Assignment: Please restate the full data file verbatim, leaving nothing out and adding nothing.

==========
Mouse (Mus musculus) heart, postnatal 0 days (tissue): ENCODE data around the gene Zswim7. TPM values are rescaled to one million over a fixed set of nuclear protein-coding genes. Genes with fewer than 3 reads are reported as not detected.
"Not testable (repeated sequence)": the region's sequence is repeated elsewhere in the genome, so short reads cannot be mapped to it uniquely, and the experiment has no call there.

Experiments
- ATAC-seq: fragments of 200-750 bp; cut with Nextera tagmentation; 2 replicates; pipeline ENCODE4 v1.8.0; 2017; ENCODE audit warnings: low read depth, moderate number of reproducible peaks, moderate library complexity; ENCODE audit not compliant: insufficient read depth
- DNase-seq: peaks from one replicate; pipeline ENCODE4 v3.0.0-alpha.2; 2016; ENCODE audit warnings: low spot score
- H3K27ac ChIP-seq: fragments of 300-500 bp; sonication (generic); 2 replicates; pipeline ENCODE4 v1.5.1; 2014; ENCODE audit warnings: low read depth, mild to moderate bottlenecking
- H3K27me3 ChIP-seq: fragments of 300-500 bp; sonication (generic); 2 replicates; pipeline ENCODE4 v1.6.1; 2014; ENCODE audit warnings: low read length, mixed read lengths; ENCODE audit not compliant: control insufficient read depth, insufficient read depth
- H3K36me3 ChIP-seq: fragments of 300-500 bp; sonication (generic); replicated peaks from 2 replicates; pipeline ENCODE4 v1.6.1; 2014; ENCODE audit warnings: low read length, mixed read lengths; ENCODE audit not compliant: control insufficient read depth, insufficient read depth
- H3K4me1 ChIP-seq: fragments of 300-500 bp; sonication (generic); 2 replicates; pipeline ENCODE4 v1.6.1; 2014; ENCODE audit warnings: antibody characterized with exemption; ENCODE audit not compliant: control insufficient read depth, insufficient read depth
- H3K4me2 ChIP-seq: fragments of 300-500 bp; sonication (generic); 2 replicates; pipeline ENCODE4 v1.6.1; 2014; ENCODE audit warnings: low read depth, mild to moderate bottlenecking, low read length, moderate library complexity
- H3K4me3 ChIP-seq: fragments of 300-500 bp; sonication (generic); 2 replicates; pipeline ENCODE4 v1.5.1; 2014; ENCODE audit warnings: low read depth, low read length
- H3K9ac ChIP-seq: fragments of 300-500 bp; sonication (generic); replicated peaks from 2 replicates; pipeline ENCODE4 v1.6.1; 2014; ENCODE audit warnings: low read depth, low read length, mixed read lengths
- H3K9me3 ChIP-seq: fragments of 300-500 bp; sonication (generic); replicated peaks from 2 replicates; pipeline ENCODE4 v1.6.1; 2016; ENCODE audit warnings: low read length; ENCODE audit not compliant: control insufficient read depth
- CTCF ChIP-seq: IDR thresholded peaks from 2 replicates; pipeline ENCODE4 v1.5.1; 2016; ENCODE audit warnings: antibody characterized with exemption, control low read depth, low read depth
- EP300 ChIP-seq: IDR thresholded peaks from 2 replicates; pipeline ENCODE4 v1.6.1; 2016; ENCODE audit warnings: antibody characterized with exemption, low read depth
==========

Mouse (Mus musculus) heart, postnatal 0 days (tissue): ENCODE data around the gene Zswim7. TPM values are rescaled to one million over a fixed set of nuclear protein-coding genes. Genes with fewer than 3 reads are reported as not detected.
"Not testable (repeated sequence)": the region's sequence is repeated elsewhere in the genome, so short reads cannot be mapped to it uniquely, and the experiment has no call there.

Experiments
- ATAC-seq: fragments of 200-750 bp; cut with Nextera tagmentation; 2 replicates; pipeline ENCODE4 v1.8.0; 2017; ENCODE audit warnings: low read depth, moderate number of reproducible peaks, moderate library complexity; ENCODE audit not compliant: insufficient read depth
- DNase-seq: peaks from one replicate; pipeline ENCODE4 v3.0.0-alpha.2; 2016; ENCODE audit warnings: low spot score
- H3K27ac ChIP-seq: fragments of 300-500 bp; sonication (generic); 2 replicates; pipeline ENCODE4 v1.5.1; 2014; ENCODE audit warnings: low read depth, mild to moderate bottlenecking
- H3K27me3 ChIP-seq: fragments of 300-500 bp; sonication (generic); 2 replicates; pipeline ENCODE4 v1.6.1; 2014; ENCODE audit warnings: low read length, mixed read lengths; ENCODE audit not compliant: control insufficient read depth, insufficient read depth
- H3K36me3 ChIP-seq: fragments of 300-500 bp; sonication (generic); replicated peaks from 2 replicates; pipeline ENCODE4 v1.6.1; 2014; ENCODE audit warnings: low read length, mixed read lengths; ENCODE audit not compliant: control insufficient read depth, insufficient read depth
- H3K4me1 ChIP-seq: fragments of 300-500 bp; sonication (generic); 2 replicates; pipeline ENCODE4 v1.6.1; 2014; ENCODE audit warnings: antibody characterized with exemption; ENCODE audit not compliant: control insufficient read depth, insufficient read depth
- H3K4me2 ChIP-seq: fragments of 300-500 bp; sonication (generic); 2 replicates; pipeline ENCODE4 v1.6.1; 2014; ENCODE audit warnings: low read depth, mild to moderate bottlenecking, low read length, moderate library complexity
- H3K4me3 ChIP-seq: fragments of 300-500 bp; sonication (generic); 2 replicates; pipeline ENCODE4 v1.5.1; 2014; ENCODE audit warnings: low read depth, low read length
- H3K9ac ChIP-seq: fragments of 300-500 bp; sonication (generic); replicated peaks from 2 replicates; pipeline ENCODE4 v1.6.1; 2014; ENCODE audit warnings: low read depth, low read length, mixed read lengths
- H3K9me3 ChIP-seq: fragments of 300-500 bp; sonication (generic); replicated peaks from 2 replicates; pipeline ENCODE4 v1.6.1; 2016; ENCODE audit warnings: low read length; ENCODE audit not compliant: control insufficient read depth
- CTCF ChIP-seq: IDR thresholded peaks from 2 replicates; pipeline ENCODE4 v1.5.1; 2016; ENCODE audit warnings: antibody characterized with exemption, control low read depth, low read depth
- EP300 ChIP-seq: IDR thresholded peaks from 2 replicates; pipeline ENCODE4 v1.6.1; 2016; ENCODE audit warnings: antibody characterized with exemption, low read depth